SO many things to figure out still!

Here’s the room as it is now:

tearing down a wall to create great room

The desk will be gone, the dresser will move and I have a plan for that side of the room but will have to see how it all comes together. The rug width and length will have to be cut down (or I’ll have to find a new one, but I really love this one) so it doesn’t sit right in front of the fireplace.

The board and batten will continue throughout the whole space and french doors will go where the double windows are to the right of the fireplace. Thing is, this new room is MUCH more spacious, but it will be long and skinny. So the sectional/fp area will be cozy, but we knew that going in. It’s totally worth it with all the extra light!!:

deep fireplaceThere will be a walkway behind the sofa that feels a tiny bit tight now, but that’s mostly because we’re just not used to it. I’m moving some furniture around that will help to open up that area quite a bit too. All these ideas make me giddy. It’s Christmas in July people! For real…this is my Christmas present. ;)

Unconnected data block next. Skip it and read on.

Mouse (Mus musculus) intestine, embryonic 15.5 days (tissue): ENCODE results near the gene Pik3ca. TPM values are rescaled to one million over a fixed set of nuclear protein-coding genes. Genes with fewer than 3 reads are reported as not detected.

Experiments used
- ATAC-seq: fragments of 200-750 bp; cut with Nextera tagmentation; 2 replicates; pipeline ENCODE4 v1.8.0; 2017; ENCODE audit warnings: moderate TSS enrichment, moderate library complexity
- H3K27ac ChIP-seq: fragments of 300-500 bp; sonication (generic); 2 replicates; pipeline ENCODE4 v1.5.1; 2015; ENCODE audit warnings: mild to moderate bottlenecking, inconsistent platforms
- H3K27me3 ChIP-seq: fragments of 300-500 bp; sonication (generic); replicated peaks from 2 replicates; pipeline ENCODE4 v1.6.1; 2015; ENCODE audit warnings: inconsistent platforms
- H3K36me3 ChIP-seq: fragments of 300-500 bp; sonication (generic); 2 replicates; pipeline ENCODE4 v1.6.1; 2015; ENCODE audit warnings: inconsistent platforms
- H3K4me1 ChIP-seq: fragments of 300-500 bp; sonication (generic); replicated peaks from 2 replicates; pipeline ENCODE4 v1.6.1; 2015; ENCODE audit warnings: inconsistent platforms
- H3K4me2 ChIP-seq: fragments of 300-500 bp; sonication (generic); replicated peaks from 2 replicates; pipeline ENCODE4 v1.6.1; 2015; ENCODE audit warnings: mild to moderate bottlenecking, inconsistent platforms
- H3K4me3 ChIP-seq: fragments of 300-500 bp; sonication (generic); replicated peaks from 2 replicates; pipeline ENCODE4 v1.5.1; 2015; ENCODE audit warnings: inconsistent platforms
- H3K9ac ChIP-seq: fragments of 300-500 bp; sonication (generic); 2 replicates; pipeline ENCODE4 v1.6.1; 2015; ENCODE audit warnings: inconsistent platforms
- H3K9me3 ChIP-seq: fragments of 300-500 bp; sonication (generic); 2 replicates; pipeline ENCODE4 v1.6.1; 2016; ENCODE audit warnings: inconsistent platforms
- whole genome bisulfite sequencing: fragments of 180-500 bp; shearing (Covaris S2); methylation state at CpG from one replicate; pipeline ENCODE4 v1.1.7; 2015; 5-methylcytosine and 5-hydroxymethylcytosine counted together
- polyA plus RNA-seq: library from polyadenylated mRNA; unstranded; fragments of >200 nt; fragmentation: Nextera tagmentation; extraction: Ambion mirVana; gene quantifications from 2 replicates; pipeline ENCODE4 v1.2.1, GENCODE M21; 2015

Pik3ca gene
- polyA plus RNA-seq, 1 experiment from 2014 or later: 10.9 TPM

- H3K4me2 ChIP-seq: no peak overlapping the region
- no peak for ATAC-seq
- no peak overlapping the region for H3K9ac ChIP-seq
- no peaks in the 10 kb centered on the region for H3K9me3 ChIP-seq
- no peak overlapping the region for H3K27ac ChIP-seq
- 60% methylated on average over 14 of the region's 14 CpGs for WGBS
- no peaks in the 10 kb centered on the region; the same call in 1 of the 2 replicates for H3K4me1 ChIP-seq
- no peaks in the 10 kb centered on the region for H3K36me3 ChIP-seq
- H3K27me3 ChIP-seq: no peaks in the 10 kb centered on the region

And moving this all down into the old office makes everything SO much more open down by the kitchen, I cannot even tell you. It feels AMAZING. Ack! More on that later too. :)

I’ve been told to plan for extra costs that pop up during a reno and it’s already happening. :) Since the ceiling it already opened up we’re taking this opportunity to add recessed lights throughout the whole space. Hallelujah! There’s no overhead light in my office so it’s needed. I’m thinking of removing the hanging light in the family room for a cleaner look – if I keep it will be moved to the center of the room.

Next, the guys will finish up the fireplace build this week and then start on the lighting. The sound system stuff will be moved and then LOTS of drywall patching, mostly in the ceiling. After that I’ll have the floors patched – and then comes the new doors, installing a TON of trim on the walls (board and batten, base and crown) and painting the entire space – the last two jobs I’ll be doing myself.

Whew! There you go – the progress and the plan! I’m so happy with it so far. I can see the finished result in my head and in there it looks pretty awesome. :) Are you seeing my vision?